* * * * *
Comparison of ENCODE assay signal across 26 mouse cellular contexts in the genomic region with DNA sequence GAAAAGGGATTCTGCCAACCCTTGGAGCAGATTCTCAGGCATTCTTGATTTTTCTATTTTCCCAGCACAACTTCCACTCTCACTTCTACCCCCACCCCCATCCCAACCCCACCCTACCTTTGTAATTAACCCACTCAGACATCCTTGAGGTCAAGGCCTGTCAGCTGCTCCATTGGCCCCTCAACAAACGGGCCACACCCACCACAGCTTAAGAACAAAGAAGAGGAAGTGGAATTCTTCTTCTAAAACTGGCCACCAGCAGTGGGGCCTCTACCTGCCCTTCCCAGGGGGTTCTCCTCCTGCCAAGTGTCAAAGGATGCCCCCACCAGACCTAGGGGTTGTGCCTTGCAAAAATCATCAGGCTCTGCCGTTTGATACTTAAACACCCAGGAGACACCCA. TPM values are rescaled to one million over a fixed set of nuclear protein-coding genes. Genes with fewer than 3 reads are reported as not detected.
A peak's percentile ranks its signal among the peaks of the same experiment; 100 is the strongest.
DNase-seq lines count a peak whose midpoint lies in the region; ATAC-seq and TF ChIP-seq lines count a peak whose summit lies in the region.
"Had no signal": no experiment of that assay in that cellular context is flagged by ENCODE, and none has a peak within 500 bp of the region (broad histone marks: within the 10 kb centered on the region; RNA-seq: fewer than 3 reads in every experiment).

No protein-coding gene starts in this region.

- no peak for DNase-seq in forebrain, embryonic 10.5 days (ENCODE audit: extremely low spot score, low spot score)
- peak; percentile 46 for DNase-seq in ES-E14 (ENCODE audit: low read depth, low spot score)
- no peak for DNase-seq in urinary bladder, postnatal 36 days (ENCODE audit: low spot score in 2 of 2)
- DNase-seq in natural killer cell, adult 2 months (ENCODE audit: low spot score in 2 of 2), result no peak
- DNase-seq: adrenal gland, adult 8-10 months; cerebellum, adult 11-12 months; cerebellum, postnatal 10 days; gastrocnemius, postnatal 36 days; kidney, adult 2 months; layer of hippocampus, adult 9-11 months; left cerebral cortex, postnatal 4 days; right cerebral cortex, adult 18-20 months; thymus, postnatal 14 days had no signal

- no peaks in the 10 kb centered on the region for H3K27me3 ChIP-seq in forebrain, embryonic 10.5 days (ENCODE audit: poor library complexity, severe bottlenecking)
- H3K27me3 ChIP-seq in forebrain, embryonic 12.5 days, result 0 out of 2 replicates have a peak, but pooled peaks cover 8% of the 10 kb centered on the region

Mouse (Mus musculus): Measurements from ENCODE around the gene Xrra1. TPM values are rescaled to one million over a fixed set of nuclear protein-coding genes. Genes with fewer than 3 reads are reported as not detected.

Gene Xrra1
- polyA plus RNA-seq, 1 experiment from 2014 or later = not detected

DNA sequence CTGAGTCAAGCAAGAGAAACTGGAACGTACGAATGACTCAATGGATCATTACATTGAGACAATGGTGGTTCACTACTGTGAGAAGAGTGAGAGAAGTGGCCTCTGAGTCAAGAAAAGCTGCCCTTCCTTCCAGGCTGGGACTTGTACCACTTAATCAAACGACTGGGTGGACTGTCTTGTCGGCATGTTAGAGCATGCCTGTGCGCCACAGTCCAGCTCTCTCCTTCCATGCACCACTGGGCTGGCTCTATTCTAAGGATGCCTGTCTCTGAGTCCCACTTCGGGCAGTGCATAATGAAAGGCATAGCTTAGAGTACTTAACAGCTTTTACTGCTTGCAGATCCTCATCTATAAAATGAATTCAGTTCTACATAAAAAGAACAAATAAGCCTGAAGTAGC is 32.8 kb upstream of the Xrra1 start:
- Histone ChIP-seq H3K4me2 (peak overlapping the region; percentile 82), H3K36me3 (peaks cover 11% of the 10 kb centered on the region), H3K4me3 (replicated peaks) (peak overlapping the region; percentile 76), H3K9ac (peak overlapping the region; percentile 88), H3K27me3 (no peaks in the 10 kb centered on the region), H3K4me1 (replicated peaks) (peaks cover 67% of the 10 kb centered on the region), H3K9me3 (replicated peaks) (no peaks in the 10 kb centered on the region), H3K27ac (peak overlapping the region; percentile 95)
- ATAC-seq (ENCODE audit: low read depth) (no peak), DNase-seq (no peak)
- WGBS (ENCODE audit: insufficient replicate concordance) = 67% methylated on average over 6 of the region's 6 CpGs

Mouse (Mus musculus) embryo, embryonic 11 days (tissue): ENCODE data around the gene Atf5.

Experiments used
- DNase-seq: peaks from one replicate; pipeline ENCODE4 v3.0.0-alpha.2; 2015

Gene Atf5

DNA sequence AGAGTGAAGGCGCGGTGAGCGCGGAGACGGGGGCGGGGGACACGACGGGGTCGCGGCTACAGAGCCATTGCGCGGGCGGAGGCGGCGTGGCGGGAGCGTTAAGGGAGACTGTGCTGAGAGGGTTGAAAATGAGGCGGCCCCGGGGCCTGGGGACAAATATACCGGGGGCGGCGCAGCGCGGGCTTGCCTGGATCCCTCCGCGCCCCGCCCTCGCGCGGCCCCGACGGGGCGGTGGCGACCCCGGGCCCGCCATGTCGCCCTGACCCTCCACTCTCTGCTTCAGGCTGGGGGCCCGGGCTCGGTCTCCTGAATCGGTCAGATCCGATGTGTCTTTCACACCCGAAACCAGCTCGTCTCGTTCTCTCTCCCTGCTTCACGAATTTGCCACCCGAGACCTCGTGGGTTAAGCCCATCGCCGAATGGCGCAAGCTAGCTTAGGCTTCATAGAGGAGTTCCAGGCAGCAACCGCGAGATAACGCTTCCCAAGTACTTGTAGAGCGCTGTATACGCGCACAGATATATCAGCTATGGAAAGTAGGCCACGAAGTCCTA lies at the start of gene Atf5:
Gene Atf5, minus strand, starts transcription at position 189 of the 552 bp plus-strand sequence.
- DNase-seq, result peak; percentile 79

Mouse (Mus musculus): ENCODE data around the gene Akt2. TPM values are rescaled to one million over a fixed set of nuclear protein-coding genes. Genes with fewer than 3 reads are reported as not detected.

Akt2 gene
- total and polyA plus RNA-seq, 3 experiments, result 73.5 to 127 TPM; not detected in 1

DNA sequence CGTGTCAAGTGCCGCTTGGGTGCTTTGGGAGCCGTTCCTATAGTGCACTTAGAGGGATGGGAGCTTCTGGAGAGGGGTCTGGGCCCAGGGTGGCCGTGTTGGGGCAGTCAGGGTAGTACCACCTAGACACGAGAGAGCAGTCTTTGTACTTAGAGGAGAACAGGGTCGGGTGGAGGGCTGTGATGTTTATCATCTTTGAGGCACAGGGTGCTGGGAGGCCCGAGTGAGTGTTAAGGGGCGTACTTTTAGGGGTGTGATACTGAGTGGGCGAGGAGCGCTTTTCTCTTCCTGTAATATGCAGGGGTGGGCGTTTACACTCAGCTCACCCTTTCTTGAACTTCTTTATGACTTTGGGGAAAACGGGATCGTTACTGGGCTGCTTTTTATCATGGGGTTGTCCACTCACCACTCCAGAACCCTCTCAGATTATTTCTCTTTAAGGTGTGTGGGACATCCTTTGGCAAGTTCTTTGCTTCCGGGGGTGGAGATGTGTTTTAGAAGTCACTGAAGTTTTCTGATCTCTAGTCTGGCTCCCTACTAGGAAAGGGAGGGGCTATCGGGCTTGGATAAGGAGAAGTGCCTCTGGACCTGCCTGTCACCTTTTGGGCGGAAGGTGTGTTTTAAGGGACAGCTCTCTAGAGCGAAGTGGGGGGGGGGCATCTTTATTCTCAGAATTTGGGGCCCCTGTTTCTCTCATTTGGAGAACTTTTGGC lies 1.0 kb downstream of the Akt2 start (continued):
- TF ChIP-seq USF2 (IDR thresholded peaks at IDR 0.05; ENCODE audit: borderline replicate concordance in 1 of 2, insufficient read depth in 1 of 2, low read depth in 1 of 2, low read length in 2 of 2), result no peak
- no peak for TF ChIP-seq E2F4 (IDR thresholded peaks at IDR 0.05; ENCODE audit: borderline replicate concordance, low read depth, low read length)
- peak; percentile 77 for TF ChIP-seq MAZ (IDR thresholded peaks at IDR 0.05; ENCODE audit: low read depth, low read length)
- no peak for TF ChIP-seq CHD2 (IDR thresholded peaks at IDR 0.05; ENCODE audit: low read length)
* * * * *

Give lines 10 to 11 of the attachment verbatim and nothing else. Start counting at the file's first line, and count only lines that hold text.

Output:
- DNase-seq: adrenal gland, adult 8-10 months; cerebellum, adult 11-12 months; cerebellum, postnatal 10 days; gastrocnemius, postnatal 36 days; kidney, adult 2 months; layer of hippocampus, adult 9-11 months; left cerebral cortex, postnatal 4 days; right cerebral cortex, adult 18-20 months; thymus, postnatal 14 days had no signal

- no peaks in the 10 kb centered on the region for H3K27me3 ChIP-seq in forebrain, embryonic 10.5 days (ENCODE audit: poor library complexity, severe bottlenecking)